A saying goes: “There is none more cruel than the poor.” The record of any revolution will prove this. The reason is that the poor have always been at the other end of the stick. They are the victims of perpetual injustice harshness and degradation at the hands of those more fortunate, or at the very least, of indifference. And if kindness comes their way, it seldom comes unmixed with condescension.
And so the poor can only dish out what they have received.
But this was not always this way. In ancient tribal societies, all wealth, no matter how it was counted, was held in common. And poverty was shared poverty. And because it was shared, it did not hurt.
But when the unfit had fallen by the wayside and, and the fittest had”survived” had, the gene that drives “the survival of the fittest”, did not stop there. Its built-in momentum carried it further along the same path. And so the battle for survival turned into the compulsion to dominate….. the quest for power. And one of the main ingredients of this power was wealth…and thus the need to accumulate it.
This type of wealth graduated into unearned income and privileges for a very small segment of society. Above this charmed circle of privilege rose a much smaller one of the oligarchs–the beneficiaries of wealth designated as “elite capture”. The almost unique peculiarity of our oligarchs is that though they are sitting on a mountain of gold, they will nevertheless resort to loot and daylight robbery on their second-day job.
This massive gouging of wealth by those at the top leaves very little for the huge mass of people at the other end of the spectrum except deprivation and poverty. This poverty is grounded in injustice and stark inequalities. Its perpetuation has been the result of the unwillingness of the oligarchs to share a piece of the pie with the unfortunate at the bottom, while those at the bottom have always tried to fight and enlarge their share of national wealth. Much of human history was born in this tension of the have-not trying to get his share from the “haves” against the resistance of the latter.
What we are seeing in Pakistan today is this battle being played out. That is it. All the rest is a masquerade.
It is thieves on one side, and one who is a threat to them and their stolen wealth, on the other; and the army has decided to stand by the thieves. This is the whole story.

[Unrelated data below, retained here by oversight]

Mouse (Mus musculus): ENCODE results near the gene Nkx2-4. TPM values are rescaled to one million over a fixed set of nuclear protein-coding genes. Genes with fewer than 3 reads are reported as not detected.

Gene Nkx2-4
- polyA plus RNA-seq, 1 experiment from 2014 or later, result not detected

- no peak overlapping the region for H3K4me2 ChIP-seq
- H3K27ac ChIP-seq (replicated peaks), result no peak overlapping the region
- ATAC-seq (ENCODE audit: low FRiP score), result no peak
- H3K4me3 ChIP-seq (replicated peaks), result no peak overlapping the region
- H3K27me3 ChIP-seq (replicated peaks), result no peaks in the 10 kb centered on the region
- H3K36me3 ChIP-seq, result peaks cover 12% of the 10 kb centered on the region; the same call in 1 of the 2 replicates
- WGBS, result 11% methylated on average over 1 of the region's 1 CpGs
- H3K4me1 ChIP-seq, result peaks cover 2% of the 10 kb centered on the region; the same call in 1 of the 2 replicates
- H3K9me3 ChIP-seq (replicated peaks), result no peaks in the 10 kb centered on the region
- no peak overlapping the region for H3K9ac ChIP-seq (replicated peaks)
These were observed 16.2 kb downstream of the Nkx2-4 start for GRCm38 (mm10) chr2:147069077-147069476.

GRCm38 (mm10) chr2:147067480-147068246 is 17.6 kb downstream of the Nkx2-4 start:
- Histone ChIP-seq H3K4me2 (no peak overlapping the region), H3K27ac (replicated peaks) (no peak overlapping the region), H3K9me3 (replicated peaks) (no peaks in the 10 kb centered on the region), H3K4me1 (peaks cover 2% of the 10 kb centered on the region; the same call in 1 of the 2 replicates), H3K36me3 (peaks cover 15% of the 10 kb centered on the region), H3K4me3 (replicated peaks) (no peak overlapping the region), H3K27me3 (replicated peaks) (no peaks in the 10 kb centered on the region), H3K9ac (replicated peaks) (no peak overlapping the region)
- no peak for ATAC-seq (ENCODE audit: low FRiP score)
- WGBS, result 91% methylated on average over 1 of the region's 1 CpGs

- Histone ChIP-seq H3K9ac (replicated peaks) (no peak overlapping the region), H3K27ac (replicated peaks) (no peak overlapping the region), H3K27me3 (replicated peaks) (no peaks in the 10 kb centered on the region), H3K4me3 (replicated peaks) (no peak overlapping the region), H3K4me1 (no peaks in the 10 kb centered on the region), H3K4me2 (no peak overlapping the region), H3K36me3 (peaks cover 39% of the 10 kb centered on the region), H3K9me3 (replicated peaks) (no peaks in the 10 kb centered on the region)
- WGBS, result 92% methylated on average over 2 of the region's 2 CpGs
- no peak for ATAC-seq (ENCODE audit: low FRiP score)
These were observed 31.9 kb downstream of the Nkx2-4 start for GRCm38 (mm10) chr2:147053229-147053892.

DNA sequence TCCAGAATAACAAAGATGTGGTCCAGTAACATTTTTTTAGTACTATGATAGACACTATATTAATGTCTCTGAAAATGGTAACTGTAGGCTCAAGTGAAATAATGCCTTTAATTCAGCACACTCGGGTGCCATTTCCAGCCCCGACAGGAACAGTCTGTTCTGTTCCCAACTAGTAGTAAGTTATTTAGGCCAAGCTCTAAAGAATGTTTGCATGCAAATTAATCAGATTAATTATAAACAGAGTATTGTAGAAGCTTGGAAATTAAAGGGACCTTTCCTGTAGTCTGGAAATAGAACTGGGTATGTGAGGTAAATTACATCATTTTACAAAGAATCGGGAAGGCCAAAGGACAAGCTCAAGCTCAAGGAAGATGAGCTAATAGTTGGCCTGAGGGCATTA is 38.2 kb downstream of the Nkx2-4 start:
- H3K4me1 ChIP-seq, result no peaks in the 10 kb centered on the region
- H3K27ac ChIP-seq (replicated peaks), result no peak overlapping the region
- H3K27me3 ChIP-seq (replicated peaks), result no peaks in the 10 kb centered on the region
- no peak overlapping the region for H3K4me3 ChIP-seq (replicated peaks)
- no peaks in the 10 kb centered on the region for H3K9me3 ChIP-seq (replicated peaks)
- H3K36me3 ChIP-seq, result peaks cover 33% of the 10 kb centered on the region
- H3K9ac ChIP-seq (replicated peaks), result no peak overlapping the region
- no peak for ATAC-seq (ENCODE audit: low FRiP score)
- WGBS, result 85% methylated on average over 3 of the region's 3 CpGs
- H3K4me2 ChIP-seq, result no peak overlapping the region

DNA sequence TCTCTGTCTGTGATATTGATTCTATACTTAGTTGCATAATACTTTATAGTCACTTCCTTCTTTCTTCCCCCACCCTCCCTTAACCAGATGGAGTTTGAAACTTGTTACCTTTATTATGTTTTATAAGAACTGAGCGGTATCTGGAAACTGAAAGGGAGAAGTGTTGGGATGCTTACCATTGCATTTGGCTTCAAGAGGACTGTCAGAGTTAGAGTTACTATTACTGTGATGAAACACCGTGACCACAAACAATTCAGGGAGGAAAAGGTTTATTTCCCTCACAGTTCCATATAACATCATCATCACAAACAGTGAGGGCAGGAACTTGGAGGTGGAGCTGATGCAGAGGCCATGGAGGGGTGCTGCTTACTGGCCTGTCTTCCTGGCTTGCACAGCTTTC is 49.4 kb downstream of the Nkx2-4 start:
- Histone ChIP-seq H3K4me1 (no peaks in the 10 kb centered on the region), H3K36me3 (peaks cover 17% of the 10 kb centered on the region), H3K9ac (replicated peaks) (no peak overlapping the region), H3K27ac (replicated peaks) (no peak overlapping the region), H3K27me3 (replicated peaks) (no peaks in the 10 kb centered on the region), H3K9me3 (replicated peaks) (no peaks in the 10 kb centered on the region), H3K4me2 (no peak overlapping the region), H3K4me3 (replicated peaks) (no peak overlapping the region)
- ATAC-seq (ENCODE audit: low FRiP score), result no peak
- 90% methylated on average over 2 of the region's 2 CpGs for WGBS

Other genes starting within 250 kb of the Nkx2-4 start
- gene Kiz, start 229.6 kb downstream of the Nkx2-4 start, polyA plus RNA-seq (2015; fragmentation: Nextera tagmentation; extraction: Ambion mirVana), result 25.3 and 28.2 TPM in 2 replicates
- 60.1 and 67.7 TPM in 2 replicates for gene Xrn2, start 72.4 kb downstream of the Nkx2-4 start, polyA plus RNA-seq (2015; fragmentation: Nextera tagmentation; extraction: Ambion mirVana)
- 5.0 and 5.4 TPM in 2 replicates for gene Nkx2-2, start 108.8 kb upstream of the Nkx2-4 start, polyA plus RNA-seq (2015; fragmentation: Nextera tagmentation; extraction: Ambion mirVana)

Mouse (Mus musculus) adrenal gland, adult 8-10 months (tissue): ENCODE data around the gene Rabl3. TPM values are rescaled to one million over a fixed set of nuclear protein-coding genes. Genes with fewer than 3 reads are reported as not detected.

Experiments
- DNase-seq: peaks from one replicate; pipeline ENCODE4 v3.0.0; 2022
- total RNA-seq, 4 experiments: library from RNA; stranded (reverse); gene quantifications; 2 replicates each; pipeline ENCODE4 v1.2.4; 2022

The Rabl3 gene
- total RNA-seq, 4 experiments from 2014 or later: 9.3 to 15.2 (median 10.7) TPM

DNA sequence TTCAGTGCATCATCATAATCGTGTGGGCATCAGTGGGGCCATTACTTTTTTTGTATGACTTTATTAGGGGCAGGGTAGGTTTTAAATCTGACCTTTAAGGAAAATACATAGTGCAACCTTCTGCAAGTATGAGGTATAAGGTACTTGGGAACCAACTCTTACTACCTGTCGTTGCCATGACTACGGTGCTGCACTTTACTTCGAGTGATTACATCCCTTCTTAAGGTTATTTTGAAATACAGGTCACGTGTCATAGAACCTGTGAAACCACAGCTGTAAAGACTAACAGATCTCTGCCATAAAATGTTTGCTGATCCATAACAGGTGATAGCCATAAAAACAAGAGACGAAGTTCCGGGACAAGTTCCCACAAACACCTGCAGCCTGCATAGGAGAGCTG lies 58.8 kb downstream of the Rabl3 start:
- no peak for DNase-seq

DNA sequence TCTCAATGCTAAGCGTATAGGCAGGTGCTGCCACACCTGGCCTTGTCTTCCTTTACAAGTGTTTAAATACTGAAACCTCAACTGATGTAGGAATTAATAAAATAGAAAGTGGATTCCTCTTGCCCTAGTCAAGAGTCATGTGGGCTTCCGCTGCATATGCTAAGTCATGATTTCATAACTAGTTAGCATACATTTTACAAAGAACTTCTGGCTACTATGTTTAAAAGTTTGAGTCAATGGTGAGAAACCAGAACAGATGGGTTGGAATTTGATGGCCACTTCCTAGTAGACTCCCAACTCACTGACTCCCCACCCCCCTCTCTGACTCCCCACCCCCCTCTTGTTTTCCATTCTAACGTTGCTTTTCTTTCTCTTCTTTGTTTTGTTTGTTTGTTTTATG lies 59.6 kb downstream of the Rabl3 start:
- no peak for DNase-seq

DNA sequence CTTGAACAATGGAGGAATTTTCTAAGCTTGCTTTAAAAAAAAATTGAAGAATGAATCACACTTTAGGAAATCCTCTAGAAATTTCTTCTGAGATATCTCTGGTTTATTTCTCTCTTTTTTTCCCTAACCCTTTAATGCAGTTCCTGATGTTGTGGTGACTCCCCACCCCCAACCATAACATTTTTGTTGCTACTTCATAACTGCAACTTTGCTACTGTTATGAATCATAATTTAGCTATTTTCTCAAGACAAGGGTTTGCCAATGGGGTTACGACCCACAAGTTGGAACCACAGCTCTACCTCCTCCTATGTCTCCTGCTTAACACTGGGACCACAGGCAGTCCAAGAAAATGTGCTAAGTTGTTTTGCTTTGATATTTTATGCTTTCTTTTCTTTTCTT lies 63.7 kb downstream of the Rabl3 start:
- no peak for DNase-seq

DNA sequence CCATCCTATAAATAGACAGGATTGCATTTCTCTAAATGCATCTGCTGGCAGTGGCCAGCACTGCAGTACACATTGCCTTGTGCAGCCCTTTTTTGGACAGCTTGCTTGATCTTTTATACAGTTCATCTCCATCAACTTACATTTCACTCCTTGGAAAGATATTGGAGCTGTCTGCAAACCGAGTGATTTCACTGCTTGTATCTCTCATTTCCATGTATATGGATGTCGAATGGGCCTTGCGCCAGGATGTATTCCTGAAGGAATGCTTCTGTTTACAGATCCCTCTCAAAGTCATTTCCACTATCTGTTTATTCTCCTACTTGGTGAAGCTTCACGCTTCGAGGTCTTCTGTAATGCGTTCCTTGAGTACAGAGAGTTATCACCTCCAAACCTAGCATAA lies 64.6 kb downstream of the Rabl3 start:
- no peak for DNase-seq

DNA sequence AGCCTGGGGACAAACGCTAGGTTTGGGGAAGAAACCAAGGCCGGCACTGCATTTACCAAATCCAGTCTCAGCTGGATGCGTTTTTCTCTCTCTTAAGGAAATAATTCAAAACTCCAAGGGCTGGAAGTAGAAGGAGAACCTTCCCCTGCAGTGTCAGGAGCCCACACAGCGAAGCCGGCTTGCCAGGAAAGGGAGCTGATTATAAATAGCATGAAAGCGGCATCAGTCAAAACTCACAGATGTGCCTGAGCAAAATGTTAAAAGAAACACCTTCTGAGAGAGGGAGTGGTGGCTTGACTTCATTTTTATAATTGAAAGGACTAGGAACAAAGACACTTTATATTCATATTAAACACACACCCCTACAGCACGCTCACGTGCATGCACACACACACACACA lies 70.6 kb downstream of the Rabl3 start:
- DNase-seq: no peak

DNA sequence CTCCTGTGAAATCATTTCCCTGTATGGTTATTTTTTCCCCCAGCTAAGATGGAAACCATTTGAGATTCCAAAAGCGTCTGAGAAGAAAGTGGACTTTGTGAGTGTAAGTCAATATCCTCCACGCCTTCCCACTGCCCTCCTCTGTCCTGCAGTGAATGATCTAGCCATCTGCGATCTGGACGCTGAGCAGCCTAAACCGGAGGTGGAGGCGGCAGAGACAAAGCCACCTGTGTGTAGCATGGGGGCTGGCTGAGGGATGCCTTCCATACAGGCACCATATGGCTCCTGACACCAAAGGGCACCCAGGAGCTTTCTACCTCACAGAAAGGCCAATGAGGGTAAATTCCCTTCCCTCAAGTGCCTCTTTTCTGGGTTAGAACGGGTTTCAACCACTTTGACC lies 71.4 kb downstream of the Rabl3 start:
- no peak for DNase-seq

Imran Khan’s insistence that a much greater part of the budget should go towards national development, better education, health etc and that taxes owed by the wealthy, and the not-so-wealthy, should be properly assessed and paid, is a call for redistribution of national wealth. Without this, no nation has, nor can, prosper. This is anathema to the votaries of neoliberalism. Thus Imran Khan is seen as a rebel against the settled order. His success would have induced others to follow his lead.
This, among other reasons, was why Imran Khan had to be got rid of.
That the army came out in support of the oligarchs was a shattering blow for us. But this would not have been the case had we known the history and the role of various components of society. The army is always the last bulwark of the oligarchs and stands by them against the people.
But in the human breast, injustice has always sparked the thirst for revenge. This thirst has, from time to time, been slaked by revolution. And during these revolutions, the poor man’s cruelty is seen to explode in all its unrestrained fury.
But there have been cases of a lone wolf exacting revenge on behalf of society as well. This happens when a person of uncommon commitment who does not fear for his life, decides to opt for revenge. The best example of this would be that of Udam Singh when in London, on 13 March 1940, he shot and killed Michael O’Dwyer the ex-Governor of Punjab, whom Singh held responsible for the Jallianwalla Bagh massacre of 1919. And this was followed by the killing of Gen Vaidya and Mrs Indira Gandhi by the Sikhs as revenge for the Indian army’s attack on the Golden Temple etc. And much earlier in history, in the middle of the first century A.D., we hear of the Jewish Sicarii, as lone assailants or in groups of two or three using their daggers against their hated Roman overlords. This is the first recorded use of terrorism as a tool against a government. A thousand years later the example of the Sicarii was followed by the Hashashin [the Assassins] who also truck in ones and twos, and who did a lot of damage while they were active.
It is to this possibility that the generals should be paying attention, instead of letting their sagacity push them towards cobbling up sham democratic and legal structures to bring peace and respite to the country to exercise full control over it. Any effort so obviously founded on patent falsehood can only serve to undermine their credibility even further.
Instead of looking to guide “democracy” over the next five years, they’d be better advised to look just six months into the future to see how the next torrent of mass hunger is to be coped with, and to examine the consequences of its crash into the open arms of so many jehadi outfits just waiting for their ranks to be filled.
What this will spark in society should be our primary concern, and also that of our all-knowing generals, who are currently involved in various stages of intrigue by night, and denial of the same by day.
What the current wave of unprecedented repression is achieving is little else beyond sowing fear but also the thirst for revenge. This is bound to have consequences.